by Tom Morrow
If you were a kid during the ’30s,’40s, ’50s, ’60s, and even the early ’70s, it’s a wonder you survived. A couple of you sent me the below observations. I’ve added a couple of my own:
“Our baby cribs were covered with bright colored lead-based paint. We had no childproof lids on medicine bottles, doors or cabinets, and when we rode our bikes, we had no helmets.
“We would ride in cars with no seat belts or air bags. Riding in the back of a pickup truck on a warm day was always a special treat.”
My Dad used to put me on one fender, my sister on the other of his 1929 Chevrolet and we’d go riding around the town square. Try that one today.
“We drank water from the garden hose and not from a bottle, and somehow didn’t notice the taste.
“We ate cupcakes, bread and butter, and drank soda pop with sugar in it, but we were never overweight because we were always outside playing and burning up all that fat.”
How many times have you shared your Nehi strawberry soda pop with three or four friends?
“We would spend hours building racing cars out of scraps and then rode down the hill, only to find out we forgot the brakes. Bushes and an occasional street light post worked just as well.
“We would leave home in the morning and play all day, as long as we were back when the street lights came on. There would be breaks for the noon meal, of course.
“We did not have video games, no 300-plus TV channels on cable, DVD movies, surround sound, cell phones, personal computers, or Internet chat rooms. We had friends and we went outside and found more.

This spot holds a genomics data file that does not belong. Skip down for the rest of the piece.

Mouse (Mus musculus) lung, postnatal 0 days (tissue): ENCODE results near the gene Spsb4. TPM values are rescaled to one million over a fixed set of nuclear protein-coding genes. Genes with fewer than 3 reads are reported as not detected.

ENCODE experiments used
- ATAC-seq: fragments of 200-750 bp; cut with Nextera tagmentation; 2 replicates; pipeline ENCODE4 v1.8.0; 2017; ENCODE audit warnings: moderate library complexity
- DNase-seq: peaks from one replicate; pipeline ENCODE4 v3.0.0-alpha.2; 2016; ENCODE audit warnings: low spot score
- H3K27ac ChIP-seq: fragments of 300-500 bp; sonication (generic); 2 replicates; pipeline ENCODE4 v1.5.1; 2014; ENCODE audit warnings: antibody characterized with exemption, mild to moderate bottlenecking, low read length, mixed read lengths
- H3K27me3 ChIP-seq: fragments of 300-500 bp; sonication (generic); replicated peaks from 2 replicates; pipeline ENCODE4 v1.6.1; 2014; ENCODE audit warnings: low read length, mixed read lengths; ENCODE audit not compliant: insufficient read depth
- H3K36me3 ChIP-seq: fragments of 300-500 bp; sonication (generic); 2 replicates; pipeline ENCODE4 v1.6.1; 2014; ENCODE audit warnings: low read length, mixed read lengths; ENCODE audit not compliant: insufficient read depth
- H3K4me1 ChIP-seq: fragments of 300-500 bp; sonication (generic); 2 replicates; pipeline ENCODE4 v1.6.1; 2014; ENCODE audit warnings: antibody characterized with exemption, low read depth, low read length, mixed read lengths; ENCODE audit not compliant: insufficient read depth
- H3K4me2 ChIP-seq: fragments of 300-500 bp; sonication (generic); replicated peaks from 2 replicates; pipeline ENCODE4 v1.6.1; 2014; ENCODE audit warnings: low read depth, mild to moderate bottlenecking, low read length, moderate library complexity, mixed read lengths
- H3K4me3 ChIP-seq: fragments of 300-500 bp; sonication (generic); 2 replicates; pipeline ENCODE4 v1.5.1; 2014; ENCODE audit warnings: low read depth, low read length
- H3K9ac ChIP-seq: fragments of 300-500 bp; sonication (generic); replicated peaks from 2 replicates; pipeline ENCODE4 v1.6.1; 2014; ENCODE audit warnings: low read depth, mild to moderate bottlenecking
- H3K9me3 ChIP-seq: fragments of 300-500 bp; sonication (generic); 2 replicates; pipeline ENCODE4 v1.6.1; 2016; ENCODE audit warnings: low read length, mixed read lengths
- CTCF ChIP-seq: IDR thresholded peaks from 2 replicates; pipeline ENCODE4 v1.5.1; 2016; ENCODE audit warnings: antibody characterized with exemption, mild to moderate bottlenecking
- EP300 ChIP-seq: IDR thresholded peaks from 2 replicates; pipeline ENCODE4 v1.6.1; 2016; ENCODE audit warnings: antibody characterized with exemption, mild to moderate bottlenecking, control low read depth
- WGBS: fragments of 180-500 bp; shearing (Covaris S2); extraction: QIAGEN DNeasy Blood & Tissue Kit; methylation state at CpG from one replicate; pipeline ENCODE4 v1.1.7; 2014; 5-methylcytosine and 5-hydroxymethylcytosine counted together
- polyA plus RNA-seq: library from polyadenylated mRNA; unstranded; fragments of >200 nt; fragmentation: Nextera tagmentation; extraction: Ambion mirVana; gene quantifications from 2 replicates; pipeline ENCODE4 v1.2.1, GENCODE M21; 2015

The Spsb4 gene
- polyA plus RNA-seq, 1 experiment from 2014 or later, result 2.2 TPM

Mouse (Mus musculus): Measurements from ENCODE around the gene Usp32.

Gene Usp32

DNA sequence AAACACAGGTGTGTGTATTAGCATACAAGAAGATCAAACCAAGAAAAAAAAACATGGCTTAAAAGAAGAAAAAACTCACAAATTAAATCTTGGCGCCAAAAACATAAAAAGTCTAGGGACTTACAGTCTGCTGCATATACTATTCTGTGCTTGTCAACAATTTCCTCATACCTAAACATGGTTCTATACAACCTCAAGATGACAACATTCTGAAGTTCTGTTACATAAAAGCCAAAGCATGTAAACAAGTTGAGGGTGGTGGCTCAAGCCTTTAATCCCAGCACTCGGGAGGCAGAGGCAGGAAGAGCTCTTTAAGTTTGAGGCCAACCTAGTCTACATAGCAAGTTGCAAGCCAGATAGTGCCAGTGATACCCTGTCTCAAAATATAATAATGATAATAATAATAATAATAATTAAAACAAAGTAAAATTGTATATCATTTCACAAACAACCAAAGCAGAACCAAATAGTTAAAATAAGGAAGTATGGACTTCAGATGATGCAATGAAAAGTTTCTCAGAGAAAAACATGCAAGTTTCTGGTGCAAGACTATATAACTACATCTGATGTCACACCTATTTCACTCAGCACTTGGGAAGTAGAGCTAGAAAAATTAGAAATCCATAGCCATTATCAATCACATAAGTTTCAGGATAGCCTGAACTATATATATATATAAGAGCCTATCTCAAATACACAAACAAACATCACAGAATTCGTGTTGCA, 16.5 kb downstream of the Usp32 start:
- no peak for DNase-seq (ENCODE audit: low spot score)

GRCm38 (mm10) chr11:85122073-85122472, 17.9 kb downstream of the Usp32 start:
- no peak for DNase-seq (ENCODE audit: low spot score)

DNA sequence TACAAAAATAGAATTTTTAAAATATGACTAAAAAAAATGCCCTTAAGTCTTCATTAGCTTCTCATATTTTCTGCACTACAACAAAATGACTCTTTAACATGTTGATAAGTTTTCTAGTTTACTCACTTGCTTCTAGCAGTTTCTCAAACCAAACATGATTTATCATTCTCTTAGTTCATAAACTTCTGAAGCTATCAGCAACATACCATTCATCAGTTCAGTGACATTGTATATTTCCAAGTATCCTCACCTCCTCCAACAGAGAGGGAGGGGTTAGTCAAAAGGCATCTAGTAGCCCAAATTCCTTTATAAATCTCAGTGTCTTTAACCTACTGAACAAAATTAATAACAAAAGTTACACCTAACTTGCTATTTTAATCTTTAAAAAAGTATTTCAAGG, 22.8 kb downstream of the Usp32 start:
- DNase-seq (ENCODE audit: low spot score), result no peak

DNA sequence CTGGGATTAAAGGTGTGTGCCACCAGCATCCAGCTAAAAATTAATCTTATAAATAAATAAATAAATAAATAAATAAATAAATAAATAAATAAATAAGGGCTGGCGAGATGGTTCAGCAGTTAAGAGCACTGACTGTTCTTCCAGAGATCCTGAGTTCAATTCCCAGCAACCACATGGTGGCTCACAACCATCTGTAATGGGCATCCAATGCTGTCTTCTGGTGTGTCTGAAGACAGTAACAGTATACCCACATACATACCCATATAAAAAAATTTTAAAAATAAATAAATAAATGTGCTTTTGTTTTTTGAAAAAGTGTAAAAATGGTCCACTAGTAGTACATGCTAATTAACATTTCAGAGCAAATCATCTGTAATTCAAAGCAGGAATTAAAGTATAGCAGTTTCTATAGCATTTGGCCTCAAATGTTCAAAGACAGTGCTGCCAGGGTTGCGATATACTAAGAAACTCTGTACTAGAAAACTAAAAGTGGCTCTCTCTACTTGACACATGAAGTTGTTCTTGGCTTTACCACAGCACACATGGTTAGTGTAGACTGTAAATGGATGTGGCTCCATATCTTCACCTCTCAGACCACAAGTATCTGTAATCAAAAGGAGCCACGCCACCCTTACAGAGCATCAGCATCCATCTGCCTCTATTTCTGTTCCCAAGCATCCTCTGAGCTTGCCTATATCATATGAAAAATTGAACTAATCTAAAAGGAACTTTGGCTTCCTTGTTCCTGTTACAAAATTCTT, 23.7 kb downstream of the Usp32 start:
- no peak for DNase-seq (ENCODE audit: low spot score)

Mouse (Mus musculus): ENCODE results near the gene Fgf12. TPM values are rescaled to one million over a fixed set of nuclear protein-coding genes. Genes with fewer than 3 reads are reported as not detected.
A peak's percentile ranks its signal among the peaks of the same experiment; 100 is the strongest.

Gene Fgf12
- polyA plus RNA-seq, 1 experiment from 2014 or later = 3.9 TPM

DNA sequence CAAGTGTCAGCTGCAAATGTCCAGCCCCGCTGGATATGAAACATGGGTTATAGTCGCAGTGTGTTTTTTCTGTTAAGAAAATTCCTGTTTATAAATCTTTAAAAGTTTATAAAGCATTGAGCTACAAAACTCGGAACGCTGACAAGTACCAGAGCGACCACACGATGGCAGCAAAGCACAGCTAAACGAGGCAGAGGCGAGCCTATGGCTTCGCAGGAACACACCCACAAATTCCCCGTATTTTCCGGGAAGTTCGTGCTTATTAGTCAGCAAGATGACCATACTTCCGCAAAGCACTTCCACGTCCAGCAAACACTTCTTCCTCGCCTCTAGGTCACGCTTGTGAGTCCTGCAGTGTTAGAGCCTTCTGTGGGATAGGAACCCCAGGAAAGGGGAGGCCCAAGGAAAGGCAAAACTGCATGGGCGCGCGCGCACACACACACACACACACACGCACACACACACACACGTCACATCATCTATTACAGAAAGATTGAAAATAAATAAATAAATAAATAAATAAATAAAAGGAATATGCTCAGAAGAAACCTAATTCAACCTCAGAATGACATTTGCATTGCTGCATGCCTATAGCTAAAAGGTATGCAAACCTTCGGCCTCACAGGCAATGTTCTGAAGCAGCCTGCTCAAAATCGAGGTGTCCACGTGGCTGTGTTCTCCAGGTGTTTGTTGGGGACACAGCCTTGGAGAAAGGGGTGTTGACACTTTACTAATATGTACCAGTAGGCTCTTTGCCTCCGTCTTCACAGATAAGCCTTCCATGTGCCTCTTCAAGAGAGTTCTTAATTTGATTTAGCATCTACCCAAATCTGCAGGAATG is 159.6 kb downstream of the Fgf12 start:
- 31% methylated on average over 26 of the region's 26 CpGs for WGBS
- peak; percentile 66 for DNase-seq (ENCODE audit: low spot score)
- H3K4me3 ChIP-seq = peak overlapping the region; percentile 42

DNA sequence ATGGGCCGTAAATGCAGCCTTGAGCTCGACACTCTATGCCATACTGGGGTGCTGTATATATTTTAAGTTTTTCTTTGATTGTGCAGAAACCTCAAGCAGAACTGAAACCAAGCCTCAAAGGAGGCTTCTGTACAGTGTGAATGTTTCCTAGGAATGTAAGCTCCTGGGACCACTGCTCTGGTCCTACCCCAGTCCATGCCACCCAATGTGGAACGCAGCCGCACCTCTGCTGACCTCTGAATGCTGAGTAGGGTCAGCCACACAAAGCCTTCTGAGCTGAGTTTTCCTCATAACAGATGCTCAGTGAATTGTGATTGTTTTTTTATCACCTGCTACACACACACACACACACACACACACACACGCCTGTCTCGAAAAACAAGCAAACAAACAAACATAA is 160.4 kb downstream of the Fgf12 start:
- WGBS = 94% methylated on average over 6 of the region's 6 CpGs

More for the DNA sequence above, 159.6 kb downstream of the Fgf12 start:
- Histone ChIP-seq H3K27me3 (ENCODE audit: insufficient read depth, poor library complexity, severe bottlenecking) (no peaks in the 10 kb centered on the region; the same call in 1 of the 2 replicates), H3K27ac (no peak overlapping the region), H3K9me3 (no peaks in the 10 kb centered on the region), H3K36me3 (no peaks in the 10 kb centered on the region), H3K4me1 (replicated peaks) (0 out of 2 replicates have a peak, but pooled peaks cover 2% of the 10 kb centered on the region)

“At school, we played dodge ball, and, sometimes, the ball would really hurt. At home, we fell out of trees, got cut and broke bones and teeth, and there were no lawsuits from these accidents.”
I had my share of fights with other boys, which sometimes wasn’t pretty. We punched each other, got black and blue and got over it, administering our own form of “zero tolerance.”
“We rode bikes or walked to a friend’s home and knocked on the door, rang the bell or just walked in to visit.
“Little League had tryouts and not everyone made the team. Those who didn’t learned to deal with disappointment.
Some students weren’t as smart as others, so they failed a grade and were held back to repeat the same grade.”
Tests were just that, tests and were not adjusted for any reason, especially if we belly-ached.
The idea of Mom and Dad bailing us out if we broke a law or rule was an introduction to “double jeopardy.”
We’ve produced some of the best risk-takers, problem-solvers and inventors ever. The past 75 years have been an explosion of innovation and new ideas.
Geez, it’s a wonder that we’ve survived.